When Life Gets Tough: A Different Learning Journey

When Life Gets Tough: A Different Learning Journey

When we think of learning, we often think of opportunities available to us: courses to take, books to read, conversations to have.  We reach out, we search for information and we soak up facts, opinions and ideas as a way to expand our minds.

Sometimes, learning takes a different shape. Sometimes life happens to us and we learn from our experiences. Each challenge in life is a chance to look in, to reflect, to find ourself, or to discover what we are really about.

I’ve always considered myself to be a strong person. I like to think I have grit.  I am the classic multi-tasker, the over-scheduled working mom, and generally able to have a positive mindset while managing work, family, community involvement and personal or social commitments.  I thought I was rather resilient.  And I was – until life got tough.

Through a community project, I have spent countless hours interviewing our most vulnerable members of society and have written about their struggles http://www.beyondhello.org. I have worked as a counsellor and I have dedicated most of my career to helping others.  When I have seen others struggle, I have commented time and time again that we are more alike than different.  It’s foolish to think any of us would be where we are today if we faced the hardships of our most vulnerable citizens. I understand that we are all influenced by what life throws at us.  I thought I understood adversity.  I also thought I had endured some struggles: divorced parents, an absent father, losing people I love.  They all brought some amount of pain.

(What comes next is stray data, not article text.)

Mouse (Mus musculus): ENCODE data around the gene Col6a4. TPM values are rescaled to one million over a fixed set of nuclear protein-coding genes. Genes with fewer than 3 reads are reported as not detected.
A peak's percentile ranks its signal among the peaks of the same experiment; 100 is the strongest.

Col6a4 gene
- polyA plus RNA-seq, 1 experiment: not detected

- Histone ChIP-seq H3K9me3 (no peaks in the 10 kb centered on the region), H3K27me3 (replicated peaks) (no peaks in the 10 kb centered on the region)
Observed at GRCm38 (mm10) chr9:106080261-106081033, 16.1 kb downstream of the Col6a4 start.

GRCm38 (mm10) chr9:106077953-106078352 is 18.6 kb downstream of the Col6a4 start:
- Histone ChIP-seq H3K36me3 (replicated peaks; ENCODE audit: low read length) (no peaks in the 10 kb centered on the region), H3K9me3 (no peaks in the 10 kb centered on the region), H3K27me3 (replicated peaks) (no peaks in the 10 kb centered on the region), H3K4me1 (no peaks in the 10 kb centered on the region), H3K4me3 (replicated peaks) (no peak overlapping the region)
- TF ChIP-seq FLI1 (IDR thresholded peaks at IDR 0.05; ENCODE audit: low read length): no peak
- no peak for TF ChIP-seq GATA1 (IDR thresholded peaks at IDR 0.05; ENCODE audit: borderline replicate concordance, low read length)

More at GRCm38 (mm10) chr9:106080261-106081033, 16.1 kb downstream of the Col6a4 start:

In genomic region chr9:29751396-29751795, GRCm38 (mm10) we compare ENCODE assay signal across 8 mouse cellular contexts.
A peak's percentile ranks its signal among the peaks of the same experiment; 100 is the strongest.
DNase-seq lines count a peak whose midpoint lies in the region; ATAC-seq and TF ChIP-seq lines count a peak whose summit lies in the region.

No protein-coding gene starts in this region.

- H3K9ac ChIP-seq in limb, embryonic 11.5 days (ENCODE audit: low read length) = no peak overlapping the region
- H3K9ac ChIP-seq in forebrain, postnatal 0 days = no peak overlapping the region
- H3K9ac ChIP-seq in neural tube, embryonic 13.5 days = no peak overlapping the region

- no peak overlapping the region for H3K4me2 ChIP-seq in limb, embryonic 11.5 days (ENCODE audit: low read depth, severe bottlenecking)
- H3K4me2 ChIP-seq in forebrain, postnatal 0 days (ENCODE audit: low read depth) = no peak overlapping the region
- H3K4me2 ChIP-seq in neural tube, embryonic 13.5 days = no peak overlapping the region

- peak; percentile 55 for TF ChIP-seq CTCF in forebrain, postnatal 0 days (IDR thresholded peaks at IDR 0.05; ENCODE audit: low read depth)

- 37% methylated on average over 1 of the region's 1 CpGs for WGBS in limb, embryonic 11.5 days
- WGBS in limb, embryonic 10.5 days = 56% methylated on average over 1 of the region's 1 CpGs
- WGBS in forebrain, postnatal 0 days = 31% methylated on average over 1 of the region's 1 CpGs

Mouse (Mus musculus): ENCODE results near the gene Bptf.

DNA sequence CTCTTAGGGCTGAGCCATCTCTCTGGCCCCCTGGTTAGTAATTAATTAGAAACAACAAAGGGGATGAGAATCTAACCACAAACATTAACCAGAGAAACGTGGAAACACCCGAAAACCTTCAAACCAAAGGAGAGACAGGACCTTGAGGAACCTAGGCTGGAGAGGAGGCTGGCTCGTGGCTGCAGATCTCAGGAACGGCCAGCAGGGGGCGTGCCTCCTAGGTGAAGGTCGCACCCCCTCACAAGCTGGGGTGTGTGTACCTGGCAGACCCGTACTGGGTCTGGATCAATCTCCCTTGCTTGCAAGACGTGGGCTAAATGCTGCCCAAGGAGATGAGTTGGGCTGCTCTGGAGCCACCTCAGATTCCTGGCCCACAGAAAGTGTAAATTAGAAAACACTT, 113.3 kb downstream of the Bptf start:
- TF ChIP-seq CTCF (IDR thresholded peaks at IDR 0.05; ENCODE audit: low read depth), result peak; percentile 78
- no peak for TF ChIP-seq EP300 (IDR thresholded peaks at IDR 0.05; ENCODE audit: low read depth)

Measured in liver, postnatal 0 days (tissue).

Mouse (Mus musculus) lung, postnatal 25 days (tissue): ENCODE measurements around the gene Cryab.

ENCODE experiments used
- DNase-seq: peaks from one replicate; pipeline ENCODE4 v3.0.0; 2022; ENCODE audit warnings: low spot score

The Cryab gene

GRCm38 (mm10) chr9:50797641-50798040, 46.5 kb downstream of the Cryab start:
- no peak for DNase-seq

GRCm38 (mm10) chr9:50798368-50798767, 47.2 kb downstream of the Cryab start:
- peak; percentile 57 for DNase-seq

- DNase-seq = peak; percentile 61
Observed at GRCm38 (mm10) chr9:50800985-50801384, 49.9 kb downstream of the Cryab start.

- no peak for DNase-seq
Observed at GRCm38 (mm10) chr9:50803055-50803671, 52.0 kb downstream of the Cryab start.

And yet, all of that pales in comparison to the new pain in my life.  The pain that rips at my heart, scares me and teaches me I am not nearly as strong as I thought.  Sometimes life changes direction when you least expect it.

parent hard

Mid January, my eldest son began to complain of excruciating stomach pains.  He had no other symptoms. Like many busy parents, we chalked this up to be a bug, a virus or perhaps a 12 year old’s over exaggerated response to dinners he didn’t like.  The pain didn’t happen at school.  Only at home with us.  After three weeks, we took him to our local hospital where they checked his blood and hurriedly explained there was nothing wrong with him.

One week later the vomiting started.   He began to tire easily, he lost his appetite and his skin took on a greyish colour.  We continued to treat it like a virus, checked in with our family doctor and figured he would be himself in days.

Mid February we realized he wasn’t getting better.  Needing answers we drove to Children’s Hospital and waited in an eight hour line up.  We decided to endure the overnight wait so we could get the answers.  The prescription.  Whatever we needed so J would be better. Frustrated by the long waits, we were willing to give-up one day so we could get the right drugs and cure our son.

We weren’t expecting to hear that this was not a virus, but likely a disease.  A disease with no cure.  How could our athletic, thriving child suffer all of a sudden? What had caused this? What did we do? When will he get better?